This book is appropriate for young adult readers and adult readers alike.

My rating: 3/5 stars.

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Book details:
Blackheath by Gabriella Lepore
Publication date: December 21st 2015
Genres: Paranormal, Young Adult

Seventeen-year-old Maggie Ellmes is dogged by a case of chronic bad luck. She figures that’s just her lot in life—that is, until the psychic at Blackheath’s annual carnival reveals that Maggie’s problems are caused by more than just ordinary misfortune; she’s actually been cursed.

Desperate to shake the hex, Maggie has no choice but to seek out the help of Joel Tomlins, a rebellious classmate who’s descended from Blackheath’s most powerful line of witches. After breaking all of his coven’s conventions to help her, Joel discovers that the curse isn’t as bad as Maggie fears. In fact, it’s much, much worse.

Gabriella Lepore
Gabriella Lepore lives on the coast of Wales in the United Kingdom. She began writing at an early age and grew up with a passion for all things supernatural—especially witches! She currently has six Young Adult books in print: Evanescent, The Blackheath Witches, How I Found You, Secrets In Phoenix, and The Witches of the Glass Castle books 1 & 2.
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BOOK TOUR: Review: “You Can’t Get Blood Out Of Shag Carpet” by Juliette Harper

You Can't Get Blood Out of Shag Carpet by Juliette HarperA review by Maria.

I’d like to thank author Juliette Harper for letting me read and review her novel, You Can’t Get Blood Out of Shag Carpet: A Study Club Cozy Murder Mystery.

Wanda Jean’s husband died on their shag carpet with a knife in his chest. Now local police are looking only at Wanda Jean as the killer. But not if her friends in the Study Club can help it. Club President Carla Wyler sets the club to work trying to find the real killer in their small town.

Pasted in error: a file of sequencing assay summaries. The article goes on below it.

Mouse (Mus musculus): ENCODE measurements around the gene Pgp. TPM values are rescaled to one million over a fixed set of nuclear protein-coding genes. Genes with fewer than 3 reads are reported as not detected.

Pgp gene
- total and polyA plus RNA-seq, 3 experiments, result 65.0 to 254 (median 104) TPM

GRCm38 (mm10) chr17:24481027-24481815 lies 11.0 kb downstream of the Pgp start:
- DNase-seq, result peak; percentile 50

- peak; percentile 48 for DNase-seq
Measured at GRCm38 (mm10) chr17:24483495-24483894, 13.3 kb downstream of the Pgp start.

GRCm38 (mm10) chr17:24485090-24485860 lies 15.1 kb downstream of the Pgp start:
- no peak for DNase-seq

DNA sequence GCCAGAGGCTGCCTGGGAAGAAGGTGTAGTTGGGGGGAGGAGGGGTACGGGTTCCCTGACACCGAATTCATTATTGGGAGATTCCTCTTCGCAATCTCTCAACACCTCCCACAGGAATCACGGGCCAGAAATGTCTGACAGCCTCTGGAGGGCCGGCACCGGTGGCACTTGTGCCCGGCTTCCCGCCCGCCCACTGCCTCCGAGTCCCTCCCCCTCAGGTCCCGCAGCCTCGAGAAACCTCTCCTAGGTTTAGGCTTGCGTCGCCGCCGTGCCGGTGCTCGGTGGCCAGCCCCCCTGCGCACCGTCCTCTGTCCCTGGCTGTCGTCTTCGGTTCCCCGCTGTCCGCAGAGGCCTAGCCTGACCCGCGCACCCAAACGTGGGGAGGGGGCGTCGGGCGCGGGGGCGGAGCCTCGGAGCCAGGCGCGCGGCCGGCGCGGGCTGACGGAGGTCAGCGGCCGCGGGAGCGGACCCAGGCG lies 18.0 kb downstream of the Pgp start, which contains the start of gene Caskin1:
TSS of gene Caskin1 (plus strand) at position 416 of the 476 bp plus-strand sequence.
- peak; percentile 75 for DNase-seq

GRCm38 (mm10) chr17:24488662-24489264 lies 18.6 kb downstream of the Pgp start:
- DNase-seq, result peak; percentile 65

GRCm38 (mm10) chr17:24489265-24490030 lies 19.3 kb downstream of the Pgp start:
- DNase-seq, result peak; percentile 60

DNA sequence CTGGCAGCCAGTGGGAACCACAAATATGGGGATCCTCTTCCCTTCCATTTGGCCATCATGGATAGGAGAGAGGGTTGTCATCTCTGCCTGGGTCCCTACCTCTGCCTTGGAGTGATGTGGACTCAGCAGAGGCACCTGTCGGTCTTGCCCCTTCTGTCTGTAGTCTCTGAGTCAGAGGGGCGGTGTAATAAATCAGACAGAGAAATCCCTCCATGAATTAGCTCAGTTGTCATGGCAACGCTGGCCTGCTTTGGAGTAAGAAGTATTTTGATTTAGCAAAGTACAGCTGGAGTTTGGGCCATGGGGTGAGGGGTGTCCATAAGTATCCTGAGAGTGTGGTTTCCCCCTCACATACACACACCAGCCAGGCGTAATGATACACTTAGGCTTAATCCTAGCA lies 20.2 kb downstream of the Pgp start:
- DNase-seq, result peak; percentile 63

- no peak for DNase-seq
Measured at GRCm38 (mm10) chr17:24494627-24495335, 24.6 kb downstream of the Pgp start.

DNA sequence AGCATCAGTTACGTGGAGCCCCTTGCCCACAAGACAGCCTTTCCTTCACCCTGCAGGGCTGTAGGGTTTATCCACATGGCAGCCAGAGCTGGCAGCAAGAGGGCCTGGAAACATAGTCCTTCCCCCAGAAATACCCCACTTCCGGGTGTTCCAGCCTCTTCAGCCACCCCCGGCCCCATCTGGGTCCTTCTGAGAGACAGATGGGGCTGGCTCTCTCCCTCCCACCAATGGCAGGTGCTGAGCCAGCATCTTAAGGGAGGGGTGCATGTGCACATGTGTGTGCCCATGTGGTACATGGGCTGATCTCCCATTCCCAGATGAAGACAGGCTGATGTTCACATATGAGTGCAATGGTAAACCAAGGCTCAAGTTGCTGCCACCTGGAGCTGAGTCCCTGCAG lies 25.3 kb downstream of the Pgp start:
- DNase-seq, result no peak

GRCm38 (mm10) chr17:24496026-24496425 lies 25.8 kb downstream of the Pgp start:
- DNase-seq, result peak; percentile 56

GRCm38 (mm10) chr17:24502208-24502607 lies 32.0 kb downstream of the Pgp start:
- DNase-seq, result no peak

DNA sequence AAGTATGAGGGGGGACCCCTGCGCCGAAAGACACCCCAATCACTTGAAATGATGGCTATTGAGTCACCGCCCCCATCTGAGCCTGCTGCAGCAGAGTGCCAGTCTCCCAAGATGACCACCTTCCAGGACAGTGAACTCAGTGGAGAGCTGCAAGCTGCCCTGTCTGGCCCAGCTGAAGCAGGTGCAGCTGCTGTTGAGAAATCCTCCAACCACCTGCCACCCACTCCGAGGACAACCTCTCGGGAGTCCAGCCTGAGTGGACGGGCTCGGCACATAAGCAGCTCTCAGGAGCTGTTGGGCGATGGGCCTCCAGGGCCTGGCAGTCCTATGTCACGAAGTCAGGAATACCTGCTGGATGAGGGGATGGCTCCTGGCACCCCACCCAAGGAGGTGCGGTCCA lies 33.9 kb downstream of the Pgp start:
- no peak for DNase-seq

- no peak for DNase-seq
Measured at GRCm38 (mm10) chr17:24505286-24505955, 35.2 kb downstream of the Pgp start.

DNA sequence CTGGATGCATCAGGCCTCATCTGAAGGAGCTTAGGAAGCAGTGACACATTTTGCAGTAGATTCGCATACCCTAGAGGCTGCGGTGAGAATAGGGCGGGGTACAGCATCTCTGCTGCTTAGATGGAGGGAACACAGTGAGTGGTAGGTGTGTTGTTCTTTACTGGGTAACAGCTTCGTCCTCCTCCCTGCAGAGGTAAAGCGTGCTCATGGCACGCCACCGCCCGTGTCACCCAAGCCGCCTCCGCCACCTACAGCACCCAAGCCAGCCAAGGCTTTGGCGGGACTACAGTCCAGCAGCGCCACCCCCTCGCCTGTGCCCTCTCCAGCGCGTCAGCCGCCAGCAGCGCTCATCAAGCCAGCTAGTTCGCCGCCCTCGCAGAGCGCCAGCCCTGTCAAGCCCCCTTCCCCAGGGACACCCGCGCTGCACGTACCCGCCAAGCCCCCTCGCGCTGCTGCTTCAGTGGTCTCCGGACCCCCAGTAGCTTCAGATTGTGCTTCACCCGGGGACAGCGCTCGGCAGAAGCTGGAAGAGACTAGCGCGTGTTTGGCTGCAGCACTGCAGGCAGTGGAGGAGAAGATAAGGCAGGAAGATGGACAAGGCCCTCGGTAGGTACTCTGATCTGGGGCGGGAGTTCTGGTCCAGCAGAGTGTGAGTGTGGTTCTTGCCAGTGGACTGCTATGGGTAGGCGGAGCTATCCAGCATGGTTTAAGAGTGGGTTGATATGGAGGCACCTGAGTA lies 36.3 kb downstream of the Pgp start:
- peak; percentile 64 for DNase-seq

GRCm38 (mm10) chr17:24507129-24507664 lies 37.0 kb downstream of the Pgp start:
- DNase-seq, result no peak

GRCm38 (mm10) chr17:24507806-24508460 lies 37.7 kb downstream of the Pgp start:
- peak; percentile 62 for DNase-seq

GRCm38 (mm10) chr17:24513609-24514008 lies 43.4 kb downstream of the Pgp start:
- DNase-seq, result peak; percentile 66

This book was a short read but it went slowly. There were was a huge cast of characters to keep straight, a different time period as the setting, and many, many different mysteries and secrets kept in town.

The novel was set in the 1960s and the differences in the time from then and now were amusing to read. I thought the author did a good job capturing that time period down to the smallest details from whispering about the Kennedy elections and cross-dressing, to perms and cat-eye glasses.

This was a southern mystery. The town seemed very backward, but it also could have been the time period. Carla and the club are very pro feminist rights and have quite a bit of futuristic ideas, but are also easily shocked by “bedroom activities” and the subject of homosexuality. It was interesting to watch these women uncover all of the mysteries in their small town.

Carla was a fascinating forward thinking character. She wasn’t afraid to stand up for her rights and the rights of other women. Even though her Study Club didn’t actually study anything, they still explored a vast range of political, social, and religious issues. I liked how much she educated other members, but never tried to change them, and applauded who they were – hairdressers, nurses, and housewives alike.

This book was very different from other Juliette Harper books I have read in the past. Where most of those were romantic suspense books, this was very much a novel for women and about women, with a mystery tying it all together.

I enjoyed this book and look forward to more mysteries in this series.Blog-Tour-You-Can-Get-Blood-out-of-Shag-Carpet

Rating: 3 out of 5 stars.